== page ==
absent from the competition" seems to imply that you think Deep
Sjeng can beat ChessBrain (if so, I tend to agree; I don't think
that any distributed chess engine has solved the intercommunication
problem well enough to beat a top-tier PC program). Why not challenge
it to a match and prove it?

--
Guy Macon http://www.guymacon.com/

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Old October 17th 05, 09:39 PM
HD
 
Posts: n/a
Default Distributed Computing for Chess

Guy Macon wrote:
Gian-Carlo Pascutto wrote:


I have looked in vain for a detailed evaluation of the actual parallel
performance. And that means actual speedup numbers, not just the total
node speeds or even effective node speeds. How much faster is the
program actually reaching the same depth. This is the key matter,



There is a large difference between not having the specific information
you list above and your false claim of "No actual 'information' on those
sites, only marketing-like hype." Would you like to retract that false
statement now? As I pointed out before, a web site that has the source
code for a distributed chess engine as well as informative articles such
as the one at http://www.frayn.net/beowulf/theory.html can hardly be
characterized as having "No actual 'information' ... only marketing-like
hype."


I'll remark that Deep Sjeng finished third



Tied for third, if I remember correctly.


in this years World Championship, and that enities such as
ChessBrain are always notably absent from the competition.



It is unclear whether Chessbrain as it exists today would be
allowed under the current rules. How do you insure that a
program using thousands of computers on the Internet is not
receiving help from a human?


Or from the SSDF list, for that matter



I *know* that Chessbrain as it exists today is not allowed by
the SSDF rules. The whole point of the SSDF is to pit program
against program on equal hardware. On equal (single CPU)
hardware, Deep Sjeng came in at 28th place, behind Shredder,
Junior, Deep Fritz, Fritz, Deep Junior, Gandalf, Hiarcs, Pro Deo,
Chess Tiger, Chessmaster 9000, Gambit Tiger, Junior, Rebel, Hiarcs,
Ruffian, and Rebel Century. Clearly you are at a disadvatage on a
single CPU system. This is nothing to be ashaded about; many of the
programs that beat you can't even use a second processor, and it takes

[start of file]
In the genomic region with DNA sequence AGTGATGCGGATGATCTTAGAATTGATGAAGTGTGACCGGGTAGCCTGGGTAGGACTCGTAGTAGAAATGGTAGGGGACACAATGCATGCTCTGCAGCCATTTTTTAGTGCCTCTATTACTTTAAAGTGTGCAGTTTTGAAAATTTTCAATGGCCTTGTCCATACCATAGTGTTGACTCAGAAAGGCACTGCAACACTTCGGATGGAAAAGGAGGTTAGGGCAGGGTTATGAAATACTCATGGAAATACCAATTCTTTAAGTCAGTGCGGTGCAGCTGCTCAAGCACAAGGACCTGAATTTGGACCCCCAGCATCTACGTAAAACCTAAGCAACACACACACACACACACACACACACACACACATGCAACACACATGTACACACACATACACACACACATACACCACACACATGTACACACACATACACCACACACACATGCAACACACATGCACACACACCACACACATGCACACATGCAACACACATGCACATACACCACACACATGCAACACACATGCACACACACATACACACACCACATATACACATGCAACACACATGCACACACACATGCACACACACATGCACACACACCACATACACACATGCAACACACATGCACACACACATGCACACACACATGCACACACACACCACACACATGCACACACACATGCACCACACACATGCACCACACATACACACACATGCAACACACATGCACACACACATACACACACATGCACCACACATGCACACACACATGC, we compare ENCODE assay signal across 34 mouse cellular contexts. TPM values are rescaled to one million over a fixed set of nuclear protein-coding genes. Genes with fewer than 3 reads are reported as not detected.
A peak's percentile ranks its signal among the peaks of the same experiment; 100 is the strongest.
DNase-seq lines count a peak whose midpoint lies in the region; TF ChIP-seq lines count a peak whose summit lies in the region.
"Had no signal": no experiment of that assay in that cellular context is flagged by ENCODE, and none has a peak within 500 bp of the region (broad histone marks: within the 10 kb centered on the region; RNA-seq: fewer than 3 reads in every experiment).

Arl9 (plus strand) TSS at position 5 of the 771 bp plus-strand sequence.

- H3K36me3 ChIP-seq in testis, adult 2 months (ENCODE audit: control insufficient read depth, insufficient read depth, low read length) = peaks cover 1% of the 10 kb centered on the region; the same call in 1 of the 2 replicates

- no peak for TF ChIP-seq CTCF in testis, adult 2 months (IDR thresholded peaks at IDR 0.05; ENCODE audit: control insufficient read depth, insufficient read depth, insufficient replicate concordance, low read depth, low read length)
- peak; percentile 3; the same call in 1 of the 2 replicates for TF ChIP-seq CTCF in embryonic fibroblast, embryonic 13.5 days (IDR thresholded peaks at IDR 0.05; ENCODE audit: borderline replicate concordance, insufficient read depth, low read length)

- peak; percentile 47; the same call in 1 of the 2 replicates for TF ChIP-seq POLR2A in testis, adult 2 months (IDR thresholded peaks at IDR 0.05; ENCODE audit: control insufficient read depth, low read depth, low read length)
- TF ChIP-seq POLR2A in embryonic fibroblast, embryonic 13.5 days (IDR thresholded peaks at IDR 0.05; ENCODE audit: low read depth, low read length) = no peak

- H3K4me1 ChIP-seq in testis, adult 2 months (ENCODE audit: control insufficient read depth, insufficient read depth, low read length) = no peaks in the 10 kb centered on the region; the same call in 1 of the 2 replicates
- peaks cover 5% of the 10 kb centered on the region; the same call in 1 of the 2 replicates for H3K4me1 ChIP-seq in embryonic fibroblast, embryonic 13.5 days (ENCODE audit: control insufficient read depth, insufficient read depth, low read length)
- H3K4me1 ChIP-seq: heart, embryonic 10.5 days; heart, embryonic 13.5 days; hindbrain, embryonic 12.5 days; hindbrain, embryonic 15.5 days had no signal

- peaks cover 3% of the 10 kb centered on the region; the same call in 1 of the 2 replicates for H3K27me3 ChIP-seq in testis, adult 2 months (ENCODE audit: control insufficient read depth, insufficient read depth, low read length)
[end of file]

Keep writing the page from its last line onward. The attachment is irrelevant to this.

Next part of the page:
more skill to write an efficient multithreaded program.

The WCCC, on the other hand, compares that subset of chess engines
that have enough financial backing to be able to go to Reykjavik,
running on the best and fastest computers they can afford, including
custom hardware (not that doing that has helped in recent years).

Under those conditions Deep Sjeng tied Shredder for 3rd place, behind
Zappa and Fruit. I believe (correct me if I am wrong) that Zappa and
Deep Sjeng ran on an AMD64 Dual Core at 2.2MHz, Fruit ran on a single
AMD64 at 2.4MHz, and Shredder ran on quad AMD64s at 2.6MHz.

SSDF and WCCC measure different things.

Your comment that "entities such as ChessBrain are always notably
absent from the competition" seems to imply that you think Deep
Sjeng can beat ChessBrain (if so, I tend to agree; I don't think
that any distributed chess engine has solved the intercommunication
problem well enough to beat a top-tier PC program). Why not challenge
it to a match and prove it?

In all aspects, a well functioning Chessbrain is more like Hydra - but
even more diffuse. It doesn't really compare to chessengines!

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Old October 19th 05, 05:25 PM
Guy Macon
 
Posts: n/a
Default Distributed Computing for Chess



Guy Macon wrote:

...your false claim of "No actual 'information' on those sites,
only marketing-like hype." Would you like to retract that false
statement now? As I pointed out before, a web site that has the
source code for a distributed chess engine as well as informative
articles such as the one at http://www.frayn.net/beowulf/theory.html
can hardly be characterized as having "No actual 'information'
... only marketing-like hype."


I will take Gian-Carlo Pascutto's non-response to the above
as an admission that his claim was indeed a false claim.

Your comment that "entities such as ChessBrain are always notably
absent from the competition" seems to imply that you think Deep
Sjeng can beat ChessBrain (if so, I tend to agree; I don't think
that any distributed chess engine has solved the intercommunication
problem well enough to beat a top-tier PC program). Why not challenge
it to a match and prove it?


I am not sure how to take Gian-Carlo Pascutto's non-response to
the above. Does he think that Chessbrain can beat Deep Sjeng?
I really think that Deep Sjeng would come out on top of such a
match; distributed chess computers are a lot less refined than
top-tier PC chess programs are.